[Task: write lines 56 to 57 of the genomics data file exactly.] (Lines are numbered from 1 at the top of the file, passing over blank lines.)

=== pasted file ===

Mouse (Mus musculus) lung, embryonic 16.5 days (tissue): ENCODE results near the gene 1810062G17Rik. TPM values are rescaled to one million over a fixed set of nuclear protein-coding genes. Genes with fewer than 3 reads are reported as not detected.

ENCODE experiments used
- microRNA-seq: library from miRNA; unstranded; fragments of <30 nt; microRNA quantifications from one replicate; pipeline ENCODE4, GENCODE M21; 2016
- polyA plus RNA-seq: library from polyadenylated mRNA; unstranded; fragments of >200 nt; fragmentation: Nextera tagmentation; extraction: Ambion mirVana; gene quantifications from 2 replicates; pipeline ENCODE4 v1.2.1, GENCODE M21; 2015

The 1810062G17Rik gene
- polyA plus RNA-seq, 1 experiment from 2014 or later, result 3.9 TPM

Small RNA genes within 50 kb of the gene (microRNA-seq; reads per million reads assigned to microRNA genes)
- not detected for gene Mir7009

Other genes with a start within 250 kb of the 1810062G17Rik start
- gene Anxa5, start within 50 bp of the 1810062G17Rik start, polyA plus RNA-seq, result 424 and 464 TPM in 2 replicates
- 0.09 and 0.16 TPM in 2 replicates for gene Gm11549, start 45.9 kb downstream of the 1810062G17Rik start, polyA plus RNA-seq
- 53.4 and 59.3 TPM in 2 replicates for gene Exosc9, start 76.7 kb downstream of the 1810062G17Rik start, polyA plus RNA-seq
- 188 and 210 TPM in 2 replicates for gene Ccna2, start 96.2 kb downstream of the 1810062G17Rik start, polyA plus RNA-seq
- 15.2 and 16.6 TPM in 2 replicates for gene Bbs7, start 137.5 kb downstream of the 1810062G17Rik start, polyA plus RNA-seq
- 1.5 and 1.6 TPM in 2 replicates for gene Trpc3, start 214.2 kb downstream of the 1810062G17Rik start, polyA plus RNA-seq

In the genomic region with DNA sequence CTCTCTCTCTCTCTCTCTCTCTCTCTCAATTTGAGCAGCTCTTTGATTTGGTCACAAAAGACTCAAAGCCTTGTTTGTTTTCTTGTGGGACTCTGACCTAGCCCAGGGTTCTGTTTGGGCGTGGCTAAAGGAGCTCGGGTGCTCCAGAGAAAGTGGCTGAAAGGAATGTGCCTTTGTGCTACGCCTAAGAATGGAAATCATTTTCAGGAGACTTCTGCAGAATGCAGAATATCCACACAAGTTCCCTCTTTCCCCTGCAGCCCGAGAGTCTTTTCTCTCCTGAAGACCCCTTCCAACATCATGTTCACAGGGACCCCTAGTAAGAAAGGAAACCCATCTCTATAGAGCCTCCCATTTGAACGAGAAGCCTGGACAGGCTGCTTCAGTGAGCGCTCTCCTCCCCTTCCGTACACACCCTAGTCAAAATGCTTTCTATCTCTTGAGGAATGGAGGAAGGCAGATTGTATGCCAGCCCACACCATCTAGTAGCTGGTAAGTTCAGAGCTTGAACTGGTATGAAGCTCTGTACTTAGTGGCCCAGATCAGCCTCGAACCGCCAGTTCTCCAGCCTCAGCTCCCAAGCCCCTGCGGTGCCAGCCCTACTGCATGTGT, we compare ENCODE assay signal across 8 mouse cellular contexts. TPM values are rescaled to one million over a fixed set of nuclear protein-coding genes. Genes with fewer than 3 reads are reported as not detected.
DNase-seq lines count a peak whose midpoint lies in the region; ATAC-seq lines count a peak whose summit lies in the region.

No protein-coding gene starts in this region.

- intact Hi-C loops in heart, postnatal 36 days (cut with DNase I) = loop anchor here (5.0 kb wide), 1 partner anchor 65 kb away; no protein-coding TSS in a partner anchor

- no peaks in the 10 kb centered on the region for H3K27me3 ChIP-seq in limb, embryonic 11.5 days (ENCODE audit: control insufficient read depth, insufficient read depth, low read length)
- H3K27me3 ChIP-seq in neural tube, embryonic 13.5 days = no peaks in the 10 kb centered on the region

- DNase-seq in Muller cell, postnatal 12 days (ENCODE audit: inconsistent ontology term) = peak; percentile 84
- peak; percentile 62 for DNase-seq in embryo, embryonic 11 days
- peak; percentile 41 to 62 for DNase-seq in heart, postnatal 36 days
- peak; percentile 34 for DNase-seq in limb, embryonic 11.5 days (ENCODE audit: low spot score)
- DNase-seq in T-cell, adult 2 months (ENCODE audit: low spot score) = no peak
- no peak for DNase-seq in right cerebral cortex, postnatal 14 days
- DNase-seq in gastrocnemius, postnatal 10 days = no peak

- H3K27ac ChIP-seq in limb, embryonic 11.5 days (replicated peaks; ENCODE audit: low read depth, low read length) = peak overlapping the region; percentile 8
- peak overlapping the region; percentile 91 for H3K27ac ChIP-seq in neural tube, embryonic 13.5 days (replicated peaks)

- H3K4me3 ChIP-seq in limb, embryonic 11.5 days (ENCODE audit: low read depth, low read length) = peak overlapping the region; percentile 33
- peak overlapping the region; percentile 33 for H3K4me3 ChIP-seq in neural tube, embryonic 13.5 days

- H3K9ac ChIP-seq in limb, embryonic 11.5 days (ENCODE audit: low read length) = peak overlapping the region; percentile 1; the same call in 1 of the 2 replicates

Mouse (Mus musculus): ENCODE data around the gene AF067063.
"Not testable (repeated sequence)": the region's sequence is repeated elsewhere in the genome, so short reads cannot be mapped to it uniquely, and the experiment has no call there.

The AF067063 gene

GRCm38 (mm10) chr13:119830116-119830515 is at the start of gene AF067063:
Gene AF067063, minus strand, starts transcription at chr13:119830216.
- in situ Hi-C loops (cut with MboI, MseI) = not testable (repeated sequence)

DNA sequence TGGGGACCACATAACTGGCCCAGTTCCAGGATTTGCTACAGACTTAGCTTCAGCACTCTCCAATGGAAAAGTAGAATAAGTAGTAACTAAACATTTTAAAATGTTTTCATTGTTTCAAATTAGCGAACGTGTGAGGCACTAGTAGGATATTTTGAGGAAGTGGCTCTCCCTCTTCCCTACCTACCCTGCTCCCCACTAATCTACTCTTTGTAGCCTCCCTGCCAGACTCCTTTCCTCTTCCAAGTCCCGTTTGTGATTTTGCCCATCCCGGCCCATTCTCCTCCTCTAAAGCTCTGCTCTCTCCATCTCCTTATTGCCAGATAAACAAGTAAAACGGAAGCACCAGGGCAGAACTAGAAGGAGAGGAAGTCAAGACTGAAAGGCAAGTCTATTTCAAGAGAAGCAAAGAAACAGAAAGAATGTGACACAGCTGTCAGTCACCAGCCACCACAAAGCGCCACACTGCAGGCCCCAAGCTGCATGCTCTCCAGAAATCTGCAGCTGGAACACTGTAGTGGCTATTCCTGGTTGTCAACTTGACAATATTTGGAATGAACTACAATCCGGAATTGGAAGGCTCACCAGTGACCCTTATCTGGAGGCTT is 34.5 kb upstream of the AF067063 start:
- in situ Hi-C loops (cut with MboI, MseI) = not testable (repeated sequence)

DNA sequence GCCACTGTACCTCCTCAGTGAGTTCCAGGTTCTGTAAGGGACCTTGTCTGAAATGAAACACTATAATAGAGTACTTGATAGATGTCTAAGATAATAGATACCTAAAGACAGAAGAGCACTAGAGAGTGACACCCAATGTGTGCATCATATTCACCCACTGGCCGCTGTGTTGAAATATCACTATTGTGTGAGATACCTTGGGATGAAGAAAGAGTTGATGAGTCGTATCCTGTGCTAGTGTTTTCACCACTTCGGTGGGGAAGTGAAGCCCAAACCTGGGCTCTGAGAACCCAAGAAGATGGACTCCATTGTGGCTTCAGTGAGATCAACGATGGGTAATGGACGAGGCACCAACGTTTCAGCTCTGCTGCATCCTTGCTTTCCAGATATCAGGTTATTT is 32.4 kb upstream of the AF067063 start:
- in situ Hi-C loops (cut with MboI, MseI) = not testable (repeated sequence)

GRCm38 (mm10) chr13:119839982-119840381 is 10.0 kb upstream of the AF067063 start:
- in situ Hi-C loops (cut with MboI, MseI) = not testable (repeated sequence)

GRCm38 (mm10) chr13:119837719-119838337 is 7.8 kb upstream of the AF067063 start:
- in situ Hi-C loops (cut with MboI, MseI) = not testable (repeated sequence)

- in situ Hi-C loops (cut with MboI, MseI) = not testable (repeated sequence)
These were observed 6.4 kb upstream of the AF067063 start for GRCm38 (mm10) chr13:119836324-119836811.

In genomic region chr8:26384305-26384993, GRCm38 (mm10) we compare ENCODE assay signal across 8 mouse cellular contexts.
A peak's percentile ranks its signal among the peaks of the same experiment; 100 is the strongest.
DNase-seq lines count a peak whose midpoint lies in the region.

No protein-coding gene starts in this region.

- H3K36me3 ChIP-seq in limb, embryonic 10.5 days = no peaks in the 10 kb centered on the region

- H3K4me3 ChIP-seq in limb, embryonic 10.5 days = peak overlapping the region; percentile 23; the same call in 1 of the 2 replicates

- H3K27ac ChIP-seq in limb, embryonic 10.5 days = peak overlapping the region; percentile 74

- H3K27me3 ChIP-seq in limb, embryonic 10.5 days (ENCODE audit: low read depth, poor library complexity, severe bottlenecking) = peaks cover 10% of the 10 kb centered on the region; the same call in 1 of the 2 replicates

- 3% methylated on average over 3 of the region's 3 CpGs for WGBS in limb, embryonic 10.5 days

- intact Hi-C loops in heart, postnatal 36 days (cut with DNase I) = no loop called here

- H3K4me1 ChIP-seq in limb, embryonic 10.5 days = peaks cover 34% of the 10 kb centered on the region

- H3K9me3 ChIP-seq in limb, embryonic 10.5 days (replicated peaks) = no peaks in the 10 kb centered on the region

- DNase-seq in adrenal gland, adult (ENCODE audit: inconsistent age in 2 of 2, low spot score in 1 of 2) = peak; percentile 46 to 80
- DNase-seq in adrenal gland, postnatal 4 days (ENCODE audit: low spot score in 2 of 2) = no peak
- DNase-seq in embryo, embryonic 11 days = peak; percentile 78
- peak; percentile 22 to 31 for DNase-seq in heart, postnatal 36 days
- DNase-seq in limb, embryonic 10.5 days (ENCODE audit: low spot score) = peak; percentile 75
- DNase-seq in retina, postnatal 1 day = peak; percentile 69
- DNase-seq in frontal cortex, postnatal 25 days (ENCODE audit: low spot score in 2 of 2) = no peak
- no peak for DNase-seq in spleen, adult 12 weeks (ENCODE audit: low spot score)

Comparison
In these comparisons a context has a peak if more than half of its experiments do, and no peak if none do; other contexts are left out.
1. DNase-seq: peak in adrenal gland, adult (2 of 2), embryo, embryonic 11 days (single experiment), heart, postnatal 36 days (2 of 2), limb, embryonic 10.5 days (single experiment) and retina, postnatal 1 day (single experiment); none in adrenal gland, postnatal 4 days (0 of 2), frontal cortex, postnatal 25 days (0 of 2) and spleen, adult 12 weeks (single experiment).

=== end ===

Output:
- H3K27ac ChIP-seq in limb, embryonic 10.5 days = peak overlapping the region; percentile 74

- H3K27me3 ChIP-seq in limb, embryonic 10.5 days (ENCODE audit: low read depth, poor library complexity, severe bottlenecking) = peaks cover 10% of the 10 kb centered on the region; the same call in 1 of the 2 replicates